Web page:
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This rich cultural history set in Punjab examines a little-studied body of popular literature to illustrate both the durability of a vernacular literary tradition and the limits of colonial dominance in British India.
Farina Mir asks how qisse, a vibrant genre of epics and romances, flourished in colonial Punjab despite British efforts to marginalize the Punjabi language. She explores topics including Punjabi linguistic practices, print and performance, and the symbolic content of qisse.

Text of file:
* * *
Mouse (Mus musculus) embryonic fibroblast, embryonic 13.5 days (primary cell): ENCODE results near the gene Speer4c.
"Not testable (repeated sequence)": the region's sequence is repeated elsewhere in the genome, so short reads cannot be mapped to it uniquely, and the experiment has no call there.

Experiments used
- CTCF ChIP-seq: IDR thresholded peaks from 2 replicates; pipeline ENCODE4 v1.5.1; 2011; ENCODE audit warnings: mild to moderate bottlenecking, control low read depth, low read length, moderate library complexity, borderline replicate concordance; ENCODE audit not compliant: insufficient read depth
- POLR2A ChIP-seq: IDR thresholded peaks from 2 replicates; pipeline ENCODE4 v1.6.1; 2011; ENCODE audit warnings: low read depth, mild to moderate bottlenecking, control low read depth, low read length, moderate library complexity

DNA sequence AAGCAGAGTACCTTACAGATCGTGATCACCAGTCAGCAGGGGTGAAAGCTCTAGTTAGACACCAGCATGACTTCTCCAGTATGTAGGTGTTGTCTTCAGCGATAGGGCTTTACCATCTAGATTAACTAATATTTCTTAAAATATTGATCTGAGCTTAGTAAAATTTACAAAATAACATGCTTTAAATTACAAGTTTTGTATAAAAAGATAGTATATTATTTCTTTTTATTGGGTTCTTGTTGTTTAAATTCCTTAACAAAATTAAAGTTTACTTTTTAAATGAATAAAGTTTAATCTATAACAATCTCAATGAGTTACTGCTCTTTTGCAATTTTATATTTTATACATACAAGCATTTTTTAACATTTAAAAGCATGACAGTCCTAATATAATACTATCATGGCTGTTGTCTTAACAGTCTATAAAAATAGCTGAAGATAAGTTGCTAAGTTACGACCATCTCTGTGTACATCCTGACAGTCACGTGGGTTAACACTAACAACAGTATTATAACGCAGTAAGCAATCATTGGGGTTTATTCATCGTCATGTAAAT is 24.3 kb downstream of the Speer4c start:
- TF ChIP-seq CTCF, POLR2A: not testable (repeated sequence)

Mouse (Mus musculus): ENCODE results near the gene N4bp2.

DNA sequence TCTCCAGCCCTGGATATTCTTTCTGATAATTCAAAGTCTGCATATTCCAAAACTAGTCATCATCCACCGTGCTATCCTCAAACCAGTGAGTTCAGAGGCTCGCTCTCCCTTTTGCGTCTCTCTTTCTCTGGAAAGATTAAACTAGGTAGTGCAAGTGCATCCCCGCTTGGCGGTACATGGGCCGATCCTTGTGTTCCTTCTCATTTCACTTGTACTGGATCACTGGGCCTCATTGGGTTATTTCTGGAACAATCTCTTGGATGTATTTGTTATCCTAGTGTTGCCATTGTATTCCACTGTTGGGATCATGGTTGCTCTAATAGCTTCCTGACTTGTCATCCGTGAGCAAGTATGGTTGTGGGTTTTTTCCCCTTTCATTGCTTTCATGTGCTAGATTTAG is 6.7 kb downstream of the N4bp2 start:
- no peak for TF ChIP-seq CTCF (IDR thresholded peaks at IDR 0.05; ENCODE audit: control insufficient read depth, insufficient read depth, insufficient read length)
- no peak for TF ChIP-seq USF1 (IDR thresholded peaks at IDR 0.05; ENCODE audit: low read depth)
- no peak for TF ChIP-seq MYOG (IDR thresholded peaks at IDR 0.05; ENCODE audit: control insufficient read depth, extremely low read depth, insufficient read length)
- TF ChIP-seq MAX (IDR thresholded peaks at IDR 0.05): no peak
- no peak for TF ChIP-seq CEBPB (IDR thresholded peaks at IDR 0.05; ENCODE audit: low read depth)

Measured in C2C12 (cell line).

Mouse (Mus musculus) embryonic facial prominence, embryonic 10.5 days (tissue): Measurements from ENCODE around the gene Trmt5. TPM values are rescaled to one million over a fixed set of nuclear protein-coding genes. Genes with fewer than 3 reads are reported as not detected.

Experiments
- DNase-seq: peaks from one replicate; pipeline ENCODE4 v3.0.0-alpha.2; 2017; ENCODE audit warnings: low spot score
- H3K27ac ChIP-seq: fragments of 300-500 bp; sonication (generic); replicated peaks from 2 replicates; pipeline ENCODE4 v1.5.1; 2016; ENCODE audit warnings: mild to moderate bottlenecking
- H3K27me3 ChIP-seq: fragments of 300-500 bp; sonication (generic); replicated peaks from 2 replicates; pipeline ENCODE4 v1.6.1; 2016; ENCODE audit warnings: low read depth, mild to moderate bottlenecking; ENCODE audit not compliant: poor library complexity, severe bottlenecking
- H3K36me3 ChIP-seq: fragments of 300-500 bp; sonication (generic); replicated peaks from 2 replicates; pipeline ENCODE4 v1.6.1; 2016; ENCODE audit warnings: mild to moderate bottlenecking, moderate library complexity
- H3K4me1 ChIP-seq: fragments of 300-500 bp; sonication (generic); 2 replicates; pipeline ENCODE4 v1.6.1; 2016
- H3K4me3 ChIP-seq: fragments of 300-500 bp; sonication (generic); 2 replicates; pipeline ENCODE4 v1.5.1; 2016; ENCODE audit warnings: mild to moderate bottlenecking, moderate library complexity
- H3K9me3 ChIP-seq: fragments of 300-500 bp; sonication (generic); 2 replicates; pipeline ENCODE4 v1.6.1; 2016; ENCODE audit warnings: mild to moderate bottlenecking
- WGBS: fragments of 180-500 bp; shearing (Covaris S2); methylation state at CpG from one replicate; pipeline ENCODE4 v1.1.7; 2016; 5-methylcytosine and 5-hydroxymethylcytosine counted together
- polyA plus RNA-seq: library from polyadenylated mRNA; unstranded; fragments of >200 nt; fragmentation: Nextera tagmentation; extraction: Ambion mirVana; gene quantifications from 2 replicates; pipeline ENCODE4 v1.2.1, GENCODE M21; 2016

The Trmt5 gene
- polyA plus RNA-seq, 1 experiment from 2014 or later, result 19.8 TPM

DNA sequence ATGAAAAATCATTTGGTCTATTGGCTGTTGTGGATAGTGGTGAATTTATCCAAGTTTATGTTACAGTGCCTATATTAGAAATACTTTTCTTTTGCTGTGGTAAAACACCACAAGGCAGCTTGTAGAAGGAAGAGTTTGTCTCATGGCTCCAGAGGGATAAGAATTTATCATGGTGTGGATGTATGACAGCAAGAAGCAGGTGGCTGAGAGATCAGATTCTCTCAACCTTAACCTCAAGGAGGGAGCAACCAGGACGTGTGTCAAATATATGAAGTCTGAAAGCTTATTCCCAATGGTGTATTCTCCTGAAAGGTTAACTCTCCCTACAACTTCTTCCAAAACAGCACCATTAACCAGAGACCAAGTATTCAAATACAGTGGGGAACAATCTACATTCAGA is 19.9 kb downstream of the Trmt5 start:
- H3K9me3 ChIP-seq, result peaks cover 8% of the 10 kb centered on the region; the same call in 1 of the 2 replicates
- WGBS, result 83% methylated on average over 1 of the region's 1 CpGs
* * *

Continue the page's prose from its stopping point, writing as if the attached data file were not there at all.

She finds that although the British denied Punjabi language and literature almost all forms of state patronage, the resilience of this popular genre came from its old but dynamic corpus of stories, their representations of place, and the moral sensibility that suffused them.
This multidisciplinary study reframes inquiry into cultural formations in late-colonial north India away from a focus on religious communal identities and nationalist politics and towards a widespread, ecumenical, and place-centred poetics of belonging in the region.